In such an environment, participants are asking for ‘certainty’ but this can be an overreach if we fail to also acknowledge our roles and responsibilities

Like others, ENGIE doesn’t expect Governments to lock in policies that are not endorsed by its citizens …

… just like we don’t expect customers to buy products they do not want

We’re careful not to advocate for ambitions that aren’t matched by citizens, which is why we remain concerned about some of the Government interventions and ad hoc subsidies that we see today

This does not mean we do not see an important role for Governments in the energy transition

Quite the contrary – as a policy setter, law maker, and customer itself, Governments can, and should, be a catalyst for change

Government support of new technologies and its role in fostering innovation will continue to be critical in delivering clean, affordable and reliable energy

But this does not mean we endorse management of the sector by a central planner who is also the primary investor

A better approach is to look at which risks need to be managed during the energy transition and who is best placed to manage those risks

Government can best support the energy transition by providing confidence. Confidence that policy and regulatory risk will be minimised.

And in turn, the private sector needs to accept that meeting voters’ wants and needs is a key driver of any Government policy

But this is far from where Australia is today

Regulatory risk continues to grow as do market interventions – the lessons of the past seem to have been forgotten

We seem to be regaining an appetite for large-scale Government-funded projects which are not driven by market signals

These will be locked into customers’ bills for decades and may not actually satisfy their needs into the future

For Governments, investing taxpayer capital on energy projects should be approached with great caution

Private participants are best placed to select the most efficient projects and draw finance from a range of domestic and international debt and equity sources

With private investment, customers have the choice to retain the best solution for them – or the best “value for money”

And this is not always the case with public investment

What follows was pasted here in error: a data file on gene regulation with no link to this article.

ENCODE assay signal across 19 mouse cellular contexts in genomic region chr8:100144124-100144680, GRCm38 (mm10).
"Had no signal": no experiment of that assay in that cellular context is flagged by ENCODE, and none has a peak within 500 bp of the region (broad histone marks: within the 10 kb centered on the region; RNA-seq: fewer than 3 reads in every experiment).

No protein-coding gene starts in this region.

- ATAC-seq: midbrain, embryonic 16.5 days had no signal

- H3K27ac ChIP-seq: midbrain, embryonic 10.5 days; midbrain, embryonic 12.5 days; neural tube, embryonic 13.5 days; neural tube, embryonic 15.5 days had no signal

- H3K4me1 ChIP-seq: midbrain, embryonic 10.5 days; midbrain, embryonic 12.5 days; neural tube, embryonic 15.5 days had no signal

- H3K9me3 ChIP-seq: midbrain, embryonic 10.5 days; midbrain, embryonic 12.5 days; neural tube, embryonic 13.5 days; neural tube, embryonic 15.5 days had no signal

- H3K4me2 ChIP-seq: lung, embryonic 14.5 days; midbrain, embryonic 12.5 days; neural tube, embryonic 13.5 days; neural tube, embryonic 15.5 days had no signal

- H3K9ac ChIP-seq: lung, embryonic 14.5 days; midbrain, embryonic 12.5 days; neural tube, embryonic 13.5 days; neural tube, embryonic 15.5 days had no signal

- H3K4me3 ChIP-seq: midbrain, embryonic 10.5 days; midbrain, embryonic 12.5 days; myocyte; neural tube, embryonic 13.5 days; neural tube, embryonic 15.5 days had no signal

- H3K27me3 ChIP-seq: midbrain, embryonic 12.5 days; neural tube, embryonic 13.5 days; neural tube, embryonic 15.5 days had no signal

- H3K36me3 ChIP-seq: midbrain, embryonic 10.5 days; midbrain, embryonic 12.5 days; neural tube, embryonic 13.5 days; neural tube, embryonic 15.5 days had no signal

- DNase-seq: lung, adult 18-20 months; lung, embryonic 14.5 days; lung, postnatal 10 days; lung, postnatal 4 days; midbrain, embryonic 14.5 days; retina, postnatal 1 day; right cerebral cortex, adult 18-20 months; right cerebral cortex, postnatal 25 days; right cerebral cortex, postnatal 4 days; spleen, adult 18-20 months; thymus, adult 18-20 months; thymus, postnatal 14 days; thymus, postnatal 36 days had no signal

In essence, when you ask the customer, you always get the right answer

Private participants will build new generation in markets where the investment case stacks up, and where policy risk is stable.

This can leave Governments to deploy taxpayer capital on roads, schools and hospitals, instead of on energy projects that impair existing assets.

If changing technology trends leads to a stranded asset in the market, this would be part of the risk of being an investor

But when assets are stranded or impaired due to decisions that don’t reflect the needs of the market or customers …

…or worse, when assets are proposed that don’t reflect market signals, then something is amiss.

Conclusion

Let me conclude with just a few remarks

ENGIE’s position is that technology and investment risks are best managed by energy players. While energy policy should be designed by Governments to offer a framework that is as long-term and stable as possible.

No risk can be managed by the private sector when it is unclear, uncertain, or unpredictable

When faced with unclear future circumstances, innovation will be postponed. And the opportunities of the energy transition, I mean the customer benefits associated with the energy transition – lower prices and cleaner energy – may not be delivered

Within our business, ENGIE will continue to progress the energy transition and deliver lower carbon solutions for all our customers

And we’ll stay ever mindful of our role and responsibilities as an investor, a market participant and a provider of an essential service.

Thank you, merci